Sunday, September 14, 2014

Pricing the Push Model; Putting Apple Pay into Obsolescence; Same Thing

The push model (payer directs financial institution (FI) to pay; payee does not request payment) has many price options which make income from interchange fees look like the punk change its fast becoming.  As governments move to cap interchange fees (the MasterCard decision in Europe and the Durbin Amendment in the US) FI incentive to create a new billing structure that cuts out the transportation middle men and keeps most fees in-house increases. The Push model will do just that.

If payees have a common registry which FI access to route push payments then payer (nee Issuer) FI charge consumers various types of fees consistent with transaction volume and value. Since Regulation E does not apply (Reg E forbids payer liability for pulled payments) FI can charge payers for insurance for unauthorized transactions, or charge a set fee for a capped number of transactions over a set time period.

Consider each FI account world wide as a potential retailer number. Compare that number with strictly retail accounts receiving payments from payment card activity. Since the retailer subset is clearly quite less than the complete set of all accounts, the potential fee payer pool is quite less and therefore cannot dilute fees in a reasonable manner. The push model changes the number of fee payers to all with any kind of FI account and so the fees can be significantly less and still increase FI income considerably. FI also remove themselves from the clutches of anti-trust warriors because they will compete for accounts by changing the fee structure for various types of customers.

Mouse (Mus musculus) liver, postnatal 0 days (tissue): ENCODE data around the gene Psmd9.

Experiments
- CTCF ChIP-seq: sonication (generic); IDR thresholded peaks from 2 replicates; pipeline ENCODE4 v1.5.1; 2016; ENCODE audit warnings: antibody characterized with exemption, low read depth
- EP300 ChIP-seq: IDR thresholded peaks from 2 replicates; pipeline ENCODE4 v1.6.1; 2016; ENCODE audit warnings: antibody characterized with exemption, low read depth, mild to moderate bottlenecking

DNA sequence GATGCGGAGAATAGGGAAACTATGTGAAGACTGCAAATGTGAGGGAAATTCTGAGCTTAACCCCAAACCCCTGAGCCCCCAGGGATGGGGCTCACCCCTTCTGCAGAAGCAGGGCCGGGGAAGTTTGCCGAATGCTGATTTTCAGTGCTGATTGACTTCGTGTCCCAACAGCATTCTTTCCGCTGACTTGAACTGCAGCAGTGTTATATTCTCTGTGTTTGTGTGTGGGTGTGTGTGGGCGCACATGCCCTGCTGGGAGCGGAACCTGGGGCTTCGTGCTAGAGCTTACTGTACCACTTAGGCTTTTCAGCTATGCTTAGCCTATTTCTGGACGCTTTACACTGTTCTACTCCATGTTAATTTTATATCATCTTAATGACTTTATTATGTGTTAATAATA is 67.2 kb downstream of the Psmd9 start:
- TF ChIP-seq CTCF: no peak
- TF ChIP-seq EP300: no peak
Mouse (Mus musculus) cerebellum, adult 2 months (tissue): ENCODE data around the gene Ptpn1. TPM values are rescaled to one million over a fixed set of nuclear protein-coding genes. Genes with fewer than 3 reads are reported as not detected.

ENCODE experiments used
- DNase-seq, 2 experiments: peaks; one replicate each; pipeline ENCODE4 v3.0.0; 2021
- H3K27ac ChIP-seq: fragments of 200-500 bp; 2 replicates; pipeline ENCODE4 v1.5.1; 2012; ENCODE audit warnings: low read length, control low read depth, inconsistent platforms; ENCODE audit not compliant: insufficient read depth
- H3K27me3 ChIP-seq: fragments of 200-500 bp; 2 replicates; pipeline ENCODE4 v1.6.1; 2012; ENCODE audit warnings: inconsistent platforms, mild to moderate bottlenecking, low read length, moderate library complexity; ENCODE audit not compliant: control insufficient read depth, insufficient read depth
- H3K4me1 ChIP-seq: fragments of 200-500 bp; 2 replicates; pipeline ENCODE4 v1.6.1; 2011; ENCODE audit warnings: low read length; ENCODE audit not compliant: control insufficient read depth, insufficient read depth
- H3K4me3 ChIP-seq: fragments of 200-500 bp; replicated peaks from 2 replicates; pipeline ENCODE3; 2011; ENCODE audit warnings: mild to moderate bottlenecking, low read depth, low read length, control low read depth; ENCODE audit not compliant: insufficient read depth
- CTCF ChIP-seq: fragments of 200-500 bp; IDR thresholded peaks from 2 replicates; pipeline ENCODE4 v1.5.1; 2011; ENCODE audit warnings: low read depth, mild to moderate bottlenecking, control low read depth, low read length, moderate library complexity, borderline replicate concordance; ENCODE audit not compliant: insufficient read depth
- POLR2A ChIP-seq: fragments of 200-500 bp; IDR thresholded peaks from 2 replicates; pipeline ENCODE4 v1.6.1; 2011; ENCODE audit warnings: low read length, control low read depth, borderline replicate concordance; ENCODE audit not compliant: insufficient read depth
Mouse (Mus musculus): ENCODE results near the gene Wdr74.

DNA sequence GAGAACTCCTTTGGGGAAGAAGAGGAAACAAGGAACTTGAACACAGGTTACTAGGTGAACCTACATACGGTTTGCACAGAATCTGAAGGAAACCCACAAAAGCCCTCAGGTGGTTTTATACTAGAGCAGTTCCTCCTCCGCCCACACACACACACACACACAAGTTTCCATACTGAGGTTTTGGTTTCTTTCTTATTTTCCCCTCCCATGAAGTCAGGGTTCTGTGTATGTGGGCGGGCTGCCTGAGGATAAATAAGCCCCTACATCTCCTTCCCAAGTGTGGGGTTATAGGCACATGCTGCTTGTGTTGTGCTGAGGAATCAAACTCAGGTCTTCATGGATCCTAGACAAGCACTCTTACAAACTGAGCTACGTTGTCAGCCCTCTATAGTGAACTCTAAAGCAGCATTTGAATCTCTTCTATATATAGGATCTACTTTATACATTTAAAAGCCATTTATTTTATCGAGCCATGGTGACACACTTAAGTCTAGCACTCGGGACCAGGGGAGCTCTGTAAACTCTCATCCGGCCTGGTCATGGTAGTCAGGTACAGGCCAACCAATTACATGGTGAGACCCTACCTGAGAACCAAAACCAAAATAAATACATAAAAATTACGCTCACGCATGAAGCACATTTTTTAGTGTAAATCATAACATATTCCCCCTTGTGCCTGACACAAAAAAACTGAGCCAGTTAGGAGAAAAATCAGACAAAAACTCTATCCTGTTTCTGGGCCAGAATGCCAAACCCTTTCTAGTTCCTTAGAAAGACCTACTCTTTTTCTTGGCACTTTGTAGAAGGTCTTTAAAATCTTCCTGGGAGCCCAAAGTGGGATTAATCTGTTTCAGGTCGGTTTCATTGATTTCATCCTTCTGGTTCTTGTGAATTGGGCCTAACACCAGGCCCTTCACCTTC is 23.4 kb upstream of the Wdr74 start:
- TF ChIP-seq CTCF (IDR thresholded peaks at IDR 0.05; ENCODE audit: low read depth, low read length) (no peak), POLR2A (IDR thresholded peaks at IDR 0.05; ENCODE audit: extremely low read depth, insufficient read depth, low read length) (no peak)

Retailers themselves without the overhead of payment origination infrastructure may offer to pay some or all of consumer fees to attract bargain hunters. If a common standard exists for a data protocol (tailored ISO 20022 anyone) from personal electronic devices (PED) to FI then a total amount can be diverted to various parties including fee payees and tax authorities. Signs at the checkout lanes may offer discounts for specific payer FIs because of deals struck by regional, national, or local FI.

In short retailers will stop accepting payment cards because of the expense and the race to get payer money by striking deals with large and small FI going after various segments of the payer business. Apple Pay will be obsolete in a few years and EMV compared unfavorably to the beta max video model.

Next Blog: Payment Homeomorphisms

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